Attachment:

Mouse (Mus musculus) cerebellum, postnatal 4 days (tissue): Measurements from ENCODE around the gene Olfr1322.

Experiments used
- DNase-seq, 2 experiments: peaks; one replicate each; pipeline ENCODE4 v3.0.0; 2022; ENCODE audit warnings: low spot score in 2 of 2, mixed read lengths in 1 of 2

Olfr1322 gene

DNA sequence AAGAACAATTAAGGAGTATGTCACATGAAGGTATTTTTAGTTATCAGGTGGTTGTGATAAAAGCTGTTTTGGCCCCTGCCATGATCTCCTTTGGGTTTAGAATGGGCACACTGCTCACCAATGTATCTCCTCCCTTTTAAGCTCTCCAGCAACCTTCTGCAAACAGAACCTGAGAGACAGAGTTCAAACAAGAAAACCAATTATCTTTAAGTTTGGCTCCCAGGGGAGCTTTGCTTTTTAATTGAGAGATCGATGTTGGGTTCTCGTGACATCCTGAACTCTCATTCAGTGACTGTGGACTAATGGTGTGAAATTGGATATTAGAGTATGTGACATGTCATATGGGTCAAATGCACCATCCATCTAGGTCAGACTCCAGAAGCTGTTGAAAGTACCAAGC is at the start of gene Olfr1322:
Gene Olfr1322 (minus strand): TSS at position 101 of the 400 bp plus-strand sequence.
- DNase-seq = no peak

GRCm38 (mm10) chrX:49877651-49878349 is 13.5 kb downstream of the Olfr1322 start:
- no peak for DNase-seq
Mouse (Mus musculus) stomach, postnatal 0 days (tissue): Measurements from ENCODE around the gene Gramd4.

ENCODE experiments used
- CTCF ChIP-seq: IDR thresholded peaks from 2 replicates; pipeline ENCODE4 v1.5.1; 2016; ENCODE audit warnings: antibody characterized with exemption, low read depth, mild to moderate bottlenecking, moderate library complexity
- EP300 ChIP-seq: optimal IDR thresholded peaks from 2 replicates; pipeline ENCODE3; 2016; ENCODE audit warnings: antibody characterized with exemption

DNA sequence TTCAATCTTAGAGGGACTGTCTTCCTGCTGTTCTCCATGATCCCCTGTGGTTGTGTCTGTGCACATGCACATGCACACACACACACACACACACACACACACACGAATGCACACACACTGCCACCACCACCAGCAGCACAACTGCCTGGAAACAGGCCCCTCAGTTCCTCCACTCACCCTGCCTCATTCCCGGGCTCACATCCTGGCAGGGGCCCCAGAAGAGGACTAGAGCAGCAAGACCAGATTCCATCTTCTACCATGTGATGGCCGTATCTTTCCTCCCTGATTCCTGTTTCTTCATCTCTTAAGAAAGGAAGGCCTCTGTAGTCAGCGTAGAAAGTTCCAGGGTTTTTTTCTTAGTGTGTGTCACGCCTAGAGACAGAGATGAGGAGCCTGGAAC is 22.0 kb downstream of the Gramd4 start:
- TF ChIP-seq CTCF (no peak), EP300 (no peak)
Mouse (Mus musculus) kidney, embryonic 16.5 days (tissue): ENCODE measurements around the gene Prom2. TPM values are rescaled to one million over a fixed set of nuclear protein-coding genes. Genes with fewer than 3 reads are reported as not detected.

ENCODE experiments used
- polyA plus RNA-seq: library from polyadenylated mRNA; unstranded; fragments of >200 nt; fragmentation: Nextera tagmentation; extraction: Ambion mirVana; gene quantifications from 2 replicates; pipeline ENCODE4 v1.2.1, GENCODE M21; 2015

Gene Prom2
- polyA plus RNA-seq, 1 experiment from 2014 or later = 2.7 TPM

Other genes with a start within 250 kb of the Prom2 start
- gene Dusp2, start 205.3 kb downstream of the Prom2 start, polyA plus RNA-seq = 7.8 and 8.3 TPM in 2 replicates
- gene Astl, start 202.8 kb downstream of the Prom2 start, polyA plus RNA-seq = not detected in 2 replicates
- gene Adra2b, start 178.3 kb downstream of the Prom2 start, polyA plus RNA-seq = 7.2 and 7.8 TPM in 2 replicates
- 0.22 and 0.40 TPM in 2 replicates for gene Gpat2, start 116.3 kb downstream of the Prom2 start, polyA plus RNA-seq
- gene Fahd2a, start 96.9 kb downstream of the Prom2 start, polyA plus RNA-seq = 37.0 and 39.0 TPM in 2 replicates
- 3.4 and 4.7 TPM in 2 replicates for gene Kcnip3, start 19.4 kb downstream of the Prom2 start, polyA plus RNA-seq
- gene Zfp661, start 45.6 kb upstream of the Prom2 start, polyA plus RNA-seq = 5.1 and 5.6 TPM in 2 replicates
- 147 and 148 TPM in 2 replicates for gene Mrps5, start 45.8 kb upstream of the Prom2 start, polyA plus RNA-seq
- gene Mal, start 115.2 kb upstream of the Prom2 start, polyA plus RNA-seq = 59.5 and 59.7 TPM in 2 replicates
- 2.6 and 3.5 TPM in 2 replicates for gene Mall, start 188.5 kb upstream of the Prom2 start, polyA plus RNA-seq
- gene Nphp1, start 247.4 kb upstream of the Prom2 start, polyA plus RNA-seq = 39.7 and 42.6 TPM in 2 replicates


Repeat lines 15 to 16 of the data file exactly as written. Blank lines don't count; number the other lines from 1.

- TF ChIP-seq CTCF (no peak), EP300 (no peak)
Mouse (Mus musculus) kidney, embryonic 16.5 days (tissue): ENCODE measurements around the gene Prom2. TPM values are rescaled to one million over a fixed set of nuclear protein-coding genes. Genes with fewer than 3 reads are reported as not detected.